Joseph Kaifala

Using education to combat the effects of civil war

Born in Sierra Leone and raised in the Mano River Union countries of Sierra Leone, Guinea and Liberia during the decade-long civil war that devastated the region, Joseph Kaifala was a firsthand witness to heinous atrocities. After narrowly surviving the war, he had the opportunity to further his education at the Red Cross Nordic United World College in Norway. It was Joseph’s role as a witness and survivor, and his subsequent ability to study and learn, that attracted him to human rights activism. “History has granted me a responsibility I cannot reject,” he says. “My education obliges me to advocate for the rights of other children in my country and to contribute to the reconstruction of my war-ravaged country.”

Founder and executive director of the Jeneba Project, an organization dedicated to the reconstruction of the Mano River Union countries through targeted educational projects, Joseph has stayed true to his self-imposed duty to promote human rights in Sierra Leone. Developed while Joseph was studying at Skidmore College in New York, the Jeneba Project has provided hundreds of scholarships to girls, donated scholastic supplies and built a library and high school in Masoila, Sierra Leone. 

Joseph founded the Jeneba Project in an effort to continue the work of Save the Future Generation (SAFUGE), a student organization he created at United Word College to address the needs of the countless men, women and children who had suffered barbaric amputations during the war in his home country. Determined to do everything possible to ameliorate the suffering of these amputees, Joseph developed the organization to provide school materials, scholarships, clothing and medical assistance to vulnerable people living in the amputee camp in Freetown and to Liberian refugees living in the Southeast of Sierra Leone.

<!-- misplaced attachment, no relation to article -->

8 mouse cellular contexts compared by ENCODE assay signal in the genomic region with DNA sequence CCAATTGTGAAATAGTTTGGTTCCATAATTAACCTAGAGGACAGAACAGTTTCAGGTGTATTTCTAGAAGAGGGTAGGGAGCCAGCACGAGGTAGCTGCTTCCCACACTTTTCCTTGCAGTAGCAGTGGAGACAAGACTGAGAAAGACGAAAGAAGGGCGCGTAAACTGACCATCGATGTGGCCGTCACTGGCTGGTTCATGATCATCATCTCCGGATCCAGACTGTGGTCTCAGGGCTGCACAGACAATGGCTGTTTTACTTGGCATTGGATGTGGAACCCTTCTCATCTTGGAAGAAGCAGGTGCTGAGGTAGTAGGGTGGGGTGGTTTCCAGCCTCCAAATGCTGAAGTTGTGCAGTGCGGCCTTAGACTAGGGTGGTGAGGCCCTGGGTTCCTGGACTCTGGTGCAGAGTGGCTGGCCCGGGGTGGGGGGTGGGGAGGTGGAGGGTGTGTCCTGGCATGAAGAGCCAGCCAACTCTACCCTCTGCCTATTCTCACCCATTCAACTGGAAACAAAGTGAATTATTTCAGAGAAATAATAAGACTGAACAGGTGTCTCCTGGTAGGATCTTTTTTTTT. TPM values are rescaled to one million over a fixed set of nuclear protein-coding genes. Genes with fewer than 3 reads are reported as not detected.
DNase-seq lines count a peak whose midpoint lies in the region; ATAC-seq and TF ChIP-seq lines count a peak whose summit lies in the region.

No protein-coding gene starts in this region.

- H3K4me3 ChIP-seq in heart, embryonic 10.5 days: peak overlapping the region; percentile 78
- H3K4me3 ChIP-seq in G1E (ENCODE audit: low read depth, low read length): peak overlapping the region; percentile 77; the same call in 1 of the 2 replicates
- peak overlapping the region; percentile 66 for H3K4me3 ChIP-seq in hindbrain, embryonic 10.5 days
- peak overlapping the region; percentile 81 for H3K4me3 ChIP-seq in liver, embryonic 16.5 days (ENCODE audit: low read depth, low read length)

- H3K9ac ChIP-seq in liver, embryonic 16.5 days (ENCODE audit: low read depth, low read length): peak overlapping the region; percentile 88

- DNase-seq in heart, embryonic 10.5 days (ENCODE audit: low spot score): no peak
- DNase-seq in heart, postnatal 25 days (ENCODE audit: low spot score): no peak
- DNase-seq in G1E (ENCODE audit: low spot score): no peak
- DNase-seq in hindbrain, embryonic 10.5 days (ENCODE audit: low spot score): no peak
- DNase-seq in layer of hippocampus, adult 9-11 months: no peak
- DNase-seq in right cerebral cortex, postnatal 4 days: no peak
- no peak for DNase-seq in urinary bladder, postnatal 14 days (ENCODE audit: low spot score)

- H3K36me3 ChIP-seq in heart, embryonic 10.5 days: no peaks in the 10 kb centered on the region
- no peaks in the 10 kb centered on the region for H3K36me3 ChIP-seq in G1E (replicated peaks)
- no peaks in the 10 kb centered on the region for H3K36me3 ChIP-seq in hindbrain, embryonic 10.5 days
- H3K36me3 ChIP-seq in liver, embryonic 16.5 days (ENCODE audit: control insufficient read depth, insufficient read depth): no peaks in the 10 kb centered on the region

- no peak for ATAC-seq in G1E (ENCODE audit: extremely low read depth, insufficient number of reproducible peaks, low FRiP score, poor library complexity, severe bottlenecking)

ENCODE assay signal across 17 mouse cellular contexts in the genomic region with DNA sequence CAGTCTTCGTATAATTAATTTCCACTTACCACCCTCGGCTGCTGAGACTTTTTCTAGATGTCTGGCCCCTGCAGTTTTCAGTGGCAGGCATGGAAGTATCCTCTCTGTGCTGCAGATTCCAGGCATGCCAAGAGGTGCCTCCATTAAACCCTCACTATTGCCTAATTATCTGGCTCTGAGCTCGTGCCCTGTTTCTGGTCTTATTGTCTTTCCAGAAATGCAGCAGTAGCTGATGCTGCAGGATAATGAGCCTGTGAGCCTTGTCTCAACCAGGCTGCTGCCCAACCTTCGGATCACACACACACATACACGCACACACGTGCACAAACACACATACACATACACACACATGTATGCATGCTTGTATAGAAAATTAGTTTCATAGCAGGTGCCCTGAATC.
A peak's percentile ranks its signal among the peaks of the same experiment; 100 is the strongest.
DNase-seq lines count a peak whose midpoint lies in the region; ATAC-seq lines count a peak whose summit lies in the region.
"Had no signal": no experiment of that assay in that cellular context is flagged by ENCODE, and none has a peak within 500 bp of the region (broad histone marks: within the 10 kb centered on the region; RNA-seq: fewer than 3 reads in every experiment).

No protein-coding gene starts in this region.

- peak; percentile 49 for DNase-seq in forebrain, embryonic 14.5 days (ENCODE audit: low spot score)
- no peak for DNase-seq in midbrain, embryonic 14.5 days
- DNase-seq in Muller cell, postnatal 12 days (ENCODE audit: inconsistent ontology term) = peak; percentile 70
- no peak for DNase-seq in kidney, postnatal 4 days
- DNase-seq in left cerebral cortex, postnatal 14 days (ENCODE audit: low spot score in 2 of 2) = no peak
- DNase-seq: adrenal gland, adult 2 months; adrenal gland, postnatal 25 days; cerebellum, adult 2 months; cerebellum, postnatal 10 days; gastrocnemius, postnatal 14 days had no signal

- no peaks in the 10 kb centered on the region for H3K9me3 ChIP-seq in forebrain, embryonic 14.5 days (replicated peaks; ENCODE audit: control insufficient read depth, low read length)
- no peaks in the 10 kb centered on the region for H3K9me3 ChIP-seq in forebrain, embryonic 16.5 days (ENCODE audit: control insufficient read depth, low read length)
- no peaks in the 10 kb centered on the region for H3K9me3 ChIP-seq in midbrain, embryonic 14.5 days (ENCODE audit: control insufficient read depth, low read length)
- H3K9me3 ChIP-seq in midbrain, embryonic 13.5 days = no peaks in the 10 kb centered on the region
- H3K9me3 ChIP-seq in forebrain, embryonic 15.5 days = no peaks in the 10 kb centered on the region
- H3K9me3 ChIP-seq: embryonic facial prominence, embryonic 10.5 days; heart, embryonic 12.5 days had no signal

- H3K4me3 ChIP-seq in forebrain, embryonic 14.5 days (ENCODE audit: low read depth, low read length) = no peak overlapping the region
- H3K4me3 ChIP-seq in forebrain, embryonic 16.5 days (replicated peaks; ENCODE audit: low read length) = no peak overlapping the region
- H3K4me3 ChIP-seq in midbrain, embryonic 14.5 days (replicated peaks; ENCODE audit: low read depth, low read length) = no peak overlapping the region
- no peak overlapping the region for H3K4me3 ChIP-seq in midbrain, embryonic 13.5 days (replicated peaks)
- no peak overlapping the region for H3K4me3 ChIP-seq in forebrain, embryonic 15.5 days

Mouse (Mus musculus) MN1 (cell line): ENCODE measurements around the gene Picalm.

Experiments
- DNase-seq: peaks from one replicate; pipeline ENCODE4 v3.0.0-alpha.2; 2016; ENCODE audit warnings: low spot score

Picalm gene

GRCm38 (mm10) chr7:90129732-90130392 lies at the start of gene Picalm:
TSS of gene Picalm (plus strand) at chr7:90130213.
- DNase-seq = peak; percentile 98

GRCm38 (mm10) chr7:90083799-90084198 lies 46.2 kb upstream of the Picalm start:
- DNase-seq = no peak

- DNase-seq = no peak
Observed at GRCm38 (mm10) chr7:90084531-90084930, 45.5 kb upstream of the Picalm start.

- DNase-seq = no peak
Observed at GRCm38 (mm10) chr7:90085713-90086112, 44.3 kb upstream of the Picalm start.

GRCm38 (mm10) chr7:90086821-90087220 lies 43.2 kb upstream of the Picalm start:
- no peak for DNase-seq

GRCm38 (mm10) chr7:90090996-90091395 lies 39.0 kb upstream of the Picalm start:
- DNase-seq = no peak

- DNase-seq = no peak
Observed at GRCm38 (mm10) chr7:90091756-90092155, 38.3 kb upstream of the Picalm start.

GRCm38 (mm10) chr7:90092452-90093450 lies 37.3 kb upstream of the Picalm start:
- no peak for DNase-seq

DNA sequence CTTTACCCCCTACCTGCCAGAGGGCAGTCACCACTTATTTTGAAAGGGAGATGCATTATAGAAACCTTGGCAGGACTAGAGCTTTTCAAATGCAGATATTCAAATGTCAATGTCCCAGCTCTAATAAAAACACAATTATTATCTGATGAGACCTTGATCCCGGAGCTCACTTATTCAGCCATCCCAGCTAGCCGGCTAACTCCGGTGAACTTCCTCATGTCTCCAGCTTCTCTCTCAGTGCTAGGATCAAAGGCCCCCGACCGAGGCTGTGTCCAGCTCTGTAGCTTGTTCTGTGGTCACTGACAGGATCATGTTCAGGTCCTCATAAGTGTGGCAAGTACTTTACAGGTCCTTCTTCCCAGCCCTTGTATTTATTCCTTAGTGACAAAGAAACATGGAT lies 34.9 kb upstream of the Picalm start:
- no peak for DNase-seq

In addition to completing the Humanity in Action Fellowship in Denmark in 2007, Joseph has served as a Lantos-HIA Congressional Fellow in Washington, DC, a Davis United World College Fellow at the James Martin Center for Nonproliferation Studies and an intern at the Child and Adolescent Development department of the World Health Organization (WHO) in Geneva. He is greatly interested in African education and development, and believes that educational opportunities for African children is not only fundamental for progress across the continent, but is perfectly attainable. In addition to continuing to advocate for African education, Joseph dreams of working for the United Nations High Commission or an African court of human rights.  After obtaining his degree in International Law from Vermont Law School, Joseph hopes to contribute to the creation of policies and international legal instruments that could guarantee fundamental human rights across Africa.

Joseph’s belief in the importance of learning from past atrocities serves as the foundation for the Memory Project, which collects and preserves oral testimonies from survivors and perpetuators of the violent civil war in Sierra Leone. “In an interdependent world, no catastrophe is local,” stresses Joseph. “Our aim is to offer an opportunity to learn from the history of Sierra Leone and undertake the moral responsibility to prevent such crisis in the future.” Joseph hopes that the Memory Project, sponsored by Humanity in Action, will help advocate against the use of child soldiers everywhere, and to provide opportunities for Sierra Leoneans to share their experiences from the conflict.

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"In an interdependent world, no catastrophe is local. "